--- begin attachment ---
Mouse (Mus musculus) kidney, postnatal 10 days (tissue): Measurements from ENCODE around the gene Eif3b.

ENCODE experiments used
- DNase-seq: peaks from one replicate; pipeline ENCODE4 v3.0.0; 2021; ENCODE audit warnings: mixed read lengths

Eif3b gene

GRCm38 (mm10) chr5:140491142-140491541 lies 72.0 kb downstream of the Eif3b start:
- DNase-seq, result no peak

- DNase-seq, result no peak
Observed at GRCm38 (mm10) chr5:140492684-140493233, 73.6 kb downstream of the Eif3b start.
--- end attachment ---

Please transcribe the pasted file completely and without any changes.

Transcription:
Mouse (Mus musculus) kidney, postnatal 10 days (tissue): Measurements from ENCODE around the gene Eif3b.

ENCODE experiments used
- DNase-seq: peaks from one replicate; pipeline ENCODE4 v3.0.0; 2021; ENCODE audit warnings: mixed read lengths

Eif3b gene

GRCm38 (mm10) chr5:140491142-140491541 lies 72.0 kb downstream of the Eif3b start:
- DNase-seq, result no peak

- DNase-seq, result no peak
Observed at GRCm38 (mm10) chr5:140492684-140493233, 73.6 kb downstream of the Eif3b start.